Case Study – Supporting a Professional Golfer Go Really Low

Supporting a Professional Golfer Go Really Low

Golf Psychology Tips: Case Study – Supporting a Professional Golfer Go Really Low

Many golfers can become uncomfortable when they look set for a good finish or score

The Client:

A 24 year old talented professional golfer based in Northern England who had played golf since he was 9 years old. 

The Challenge:

The client had a disrupted season due to an injured wrist caused by over-practicing as he had a love for hitting balls on the range.  He’d been back playing for 2 months when I received a call.  He was a little frustrated with his form when he had performed in PGA events and on different professional tours.  He felt that he was practicing very well and was performing in his words “okay” in events however he was struggling to turn 71’s into 69’s or 68’s into 64’s.   

The Objectives:

  • To support the golfer so that he didn’t get too far ahead of himself.
  • Help him understand how to reflect and learn from his mistakes.
  • Change the story in his head about going very low.
  • Help him build on fast starts and continue the positive momentum.  
  • Help him trust his skills and play fearlessly no matter what shot or situation he faced.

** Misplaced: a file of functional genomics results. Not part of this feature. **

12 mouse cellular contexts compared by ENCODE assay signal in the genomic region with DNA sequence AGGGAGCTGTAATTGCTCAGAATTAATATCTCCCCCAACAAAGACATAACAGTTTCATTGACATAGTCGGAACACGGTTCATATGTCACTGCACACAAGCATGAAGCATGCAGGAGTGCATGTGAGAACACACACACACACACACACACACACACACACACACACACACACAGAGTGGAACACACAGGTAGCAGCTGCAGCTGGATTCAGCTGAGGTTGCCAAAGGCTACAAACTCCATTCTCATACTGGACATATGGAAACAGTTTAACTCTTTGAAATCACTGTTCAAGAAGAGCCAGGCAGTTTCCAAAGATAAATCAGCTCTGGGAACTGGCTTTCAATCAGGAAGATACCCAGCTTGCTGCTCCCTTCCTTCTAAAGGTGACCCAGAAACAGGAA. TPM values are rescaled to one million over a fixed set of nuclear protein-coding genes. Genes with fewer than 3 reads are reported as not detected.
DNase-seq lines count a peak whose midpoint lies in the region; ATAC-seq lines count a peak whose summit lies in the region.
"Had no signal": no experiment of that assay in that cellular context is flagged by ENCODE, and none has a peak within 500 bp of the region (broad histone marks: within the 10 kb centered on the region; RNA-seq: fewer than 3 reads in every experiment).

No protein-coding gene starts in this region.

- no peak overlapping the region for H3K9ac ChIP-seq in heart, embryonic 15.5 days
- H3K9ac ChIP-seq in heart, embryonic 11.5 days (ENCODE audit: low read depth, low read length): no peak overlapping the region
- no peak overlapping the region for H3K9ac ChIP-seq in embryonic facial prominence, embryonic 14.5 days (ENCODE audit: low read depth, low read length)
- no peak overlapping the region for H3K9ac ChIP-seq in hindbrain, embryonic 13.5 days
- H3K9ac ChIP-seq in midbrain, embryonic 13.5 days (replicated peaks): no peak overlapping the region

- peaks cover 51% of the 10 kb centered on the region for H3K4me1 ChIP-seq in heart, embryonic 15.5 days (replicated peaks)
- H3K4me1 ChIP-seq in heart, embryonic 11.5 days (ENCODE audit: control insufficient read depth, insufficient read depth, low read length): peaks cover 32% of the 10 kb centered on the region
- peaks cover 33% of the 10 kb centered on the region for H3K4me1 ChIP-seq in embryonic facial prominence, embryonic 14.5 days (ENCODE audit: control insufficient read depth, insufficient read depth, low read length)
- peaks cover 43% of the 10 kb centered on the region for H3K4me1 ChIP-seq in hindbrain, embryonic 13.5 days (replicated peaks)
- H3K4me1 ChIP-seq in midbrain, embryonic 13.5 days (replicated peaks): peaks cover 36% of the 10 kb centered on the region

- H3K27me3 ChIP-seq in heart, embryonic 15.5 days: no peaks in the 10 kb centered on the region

The Process:

We met 5 times over a 2-month period, in total for 10 hours.  The sessions included face to face on course and short game work, zoom strategy sessions, zoom sessions whilst he was on the range, short game area and putting green.   

The sessions included:

  • A detailed needs analysis where we discussed his golf and sporting background, what his week looked like, his golfing goals, his lifestyle, his support system and mental game challenges.  
  • A discussion with his coach and caddy.
  • Pre-shot routine drilling in practice.
  • On course analysis of his pre-shot routine and decision making process. 
  • Visualisation and golf hypnosis exercises to help him overcome his fears.
  • Mindfulness and grounding exercises to help him stay present in the moment.
  • Analysis and refinement of the narrative he was telling himself.
  • We also used process goals during his practice and for 8 rounds that he played in different tournaments.  The process goals changed during the course of the sessions as you’ll see in these diagrams. 

On Course Process Goals

Process Goal 

Round 1

Round 2

Round 3

Round 4

Remaining present by practicing mindfulness and grounding exercises

 

 

 

 

Hole 1

Y

Y

Y

Y

Hole 2

Y

Y

N

Y

Hole 3

Y

Y

Y

Y

Hole 4

Y

Y

N

Y

Hole 5

N

Y

Y

Y

Hole 6

Y

Y

Y

N

Hole 7

N

Y

Y

Y

Hole 8

Y

Y

Y

Y

Hole 9

Y

N

Y

Y

Hole 10

Y

N

Y

Y

Hole 11

N

N

Y

N

Hole 12

Y

Y

N

Y

Hole 13

N

Y

Y

Y

Hole 14

N

N

Y

Y

Hole 15

Y

Y

Y

Y

Hole 16

Y

Y

Y

Y

Hole 17

N

Y

N

Y

Hole 18

N

Y

Y

Y

Total

11

14

14

16

++ Note on some occasions he was unable to practice the grounding or mindfulness exercises because the opportunity didn’t present itself.  He distracted himself by talking to his caddy or playing partners.